Google is renowned for its practice of recognizing important anniversaries and famous people from human history prominently on the main Google homepage. The company calls it Google Doodle —an 11-year-old tradition to educate visitors on historic events and people through the power of search. Clicking a Doodle logo for, say, Nikola Tesla, will simply take one to the search result’s page populated with links to popular articles about the famous inventor.

The first Google Doodle was in recognition of the Burning Man Festival of 1998 and was designed by cofounders Larry Page and Sergey Brin. Subsequent Doodles were designed by outside designers, often by Dennis Hwang who created most Doodles to date. Today, the search company’s Vice President of Product Management Marissa Mayer issued an invitation to all K through 12 students to apply for the fifth annual United States Doodle 4 Google contest…

The contest to redesign Google’s homepage logo around the theme “If I could travel in time, I’d visit…” is available at www.google.com/doodle4google. Applicants are invited to send their work by March 20 (last year, a whopping 107,000 students applied). Google gets to choose one winner from every state and five finalists, so every state will have its local Doodle champion. In addition, five national finalists and the national winner will be picked from the 50 state winners. We should also mention that the 50 state winners will be put up for public vote on May 2 and all of them will be flown to New York City for the national awards ceremony on May 17.

Along with bragging rights, the national winner will see his or her work adorn the Google homepage on May 18, take home cool prizes and have his or her artwork appear on a limited edition of Crayola’s iconic 64 box. Doodles will be judged based on artistic merit, creativity and theme communication (how well the theme is expressed in the artwork and the supporting statement). As for the Doodles by the 50 state winners, Google promised to display their work at The New York Public Library‘s historic Stephen A. Schwarzman Building on 42nd Street in an exhibition open to the public over the summer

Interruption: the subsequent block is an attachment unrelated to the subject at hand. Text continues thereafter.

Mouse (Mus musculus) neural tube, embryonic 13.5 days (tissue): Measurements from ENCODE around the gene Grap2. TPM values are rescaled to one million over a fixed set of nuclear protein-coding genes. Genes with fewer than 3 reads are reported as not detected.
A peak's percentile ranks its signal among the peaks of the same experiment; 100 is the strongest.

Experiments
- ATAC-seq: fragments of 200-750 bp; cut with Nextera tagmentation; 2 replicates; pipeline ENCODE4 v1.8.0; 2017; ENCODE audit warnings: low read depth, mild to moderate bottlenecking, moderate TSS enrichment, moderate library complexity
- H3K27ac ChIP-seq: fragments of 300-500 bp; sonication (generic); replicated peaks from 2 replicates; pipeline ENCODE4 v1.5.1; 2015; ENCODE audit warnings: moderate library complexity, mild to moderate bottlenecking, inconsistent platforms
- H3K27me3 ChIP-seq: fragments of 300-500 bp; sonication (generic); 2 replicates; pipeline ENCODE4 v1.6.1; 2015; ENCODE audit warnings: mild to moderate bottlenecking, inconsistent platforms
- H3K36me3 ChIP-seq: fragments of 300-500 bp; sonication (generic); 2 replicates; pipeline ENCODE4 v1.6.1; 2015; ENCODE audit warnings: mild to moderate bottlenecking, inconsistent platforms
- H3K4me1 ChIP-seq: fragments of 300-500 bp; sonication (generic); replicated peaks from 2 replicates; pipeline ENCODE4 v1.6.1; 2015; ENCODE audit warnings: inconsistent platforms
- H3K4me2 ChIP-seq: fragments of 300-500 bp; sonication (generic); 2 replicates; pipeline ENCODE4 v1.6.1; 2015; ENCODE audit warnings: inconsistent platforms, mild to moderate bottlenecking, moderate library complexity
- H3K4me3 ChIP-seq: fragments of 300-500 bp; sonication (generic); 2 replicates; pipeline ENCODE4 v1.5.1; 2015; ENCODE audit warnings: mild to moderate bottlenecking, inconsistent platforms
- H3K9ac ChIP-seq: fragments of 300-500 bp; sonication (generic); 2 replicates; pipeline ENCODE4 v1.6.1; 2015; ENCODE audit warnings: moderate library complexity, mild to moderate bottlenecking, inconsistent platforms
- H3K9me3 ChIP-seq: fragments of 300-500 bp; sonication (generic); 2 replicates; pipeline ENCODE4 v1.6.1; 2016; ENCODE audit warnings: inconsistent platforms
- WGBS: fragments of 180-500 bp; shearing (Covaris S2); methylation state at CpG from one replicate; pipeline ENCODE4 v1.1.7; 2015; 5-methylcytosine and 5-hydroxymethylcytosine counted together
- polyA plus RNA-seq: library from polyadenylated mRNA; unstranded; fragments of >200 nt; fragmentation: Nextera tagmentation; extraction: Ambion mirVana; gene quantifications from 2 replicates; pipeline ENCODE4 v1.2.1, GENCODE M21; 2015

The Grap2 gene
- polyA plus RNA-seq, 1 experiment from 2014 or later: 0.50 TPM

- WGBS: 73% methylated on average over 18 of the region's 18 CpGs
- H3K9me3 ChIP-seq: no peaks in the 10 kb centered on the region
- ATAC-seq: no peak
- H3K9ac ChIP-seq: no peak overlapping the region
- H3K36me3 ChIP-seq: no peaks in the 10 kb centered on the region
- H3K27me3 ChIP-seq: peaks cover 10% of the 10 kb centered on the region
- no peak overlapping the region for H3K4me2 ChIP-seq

A panel of guest judges will include actors, singers, illustrators and cartoonists, including singer Katy Perry, singer and actress Jordin Sparks; Jeff “Swampy” Marsh, creator and executive producer of “Phineas and Ferb”; Mo Willems, creator of the Knufflebunny series; Holly Black, author of the Spiderwick Chronicles; Tony DiTerlizzi, illustrator of the Spiderwick Chronicles; Jack Martin, assistant director for Public Programs; and, Lifelong Learning for Children, Teens and Families at The New York Public Library and Brian Nemeckay Crayola’s digital design creative director. Here is a nice Christmas 2011 Google Doodle for you. The complete gallery spanning 11 years of Google Doodles is available here.

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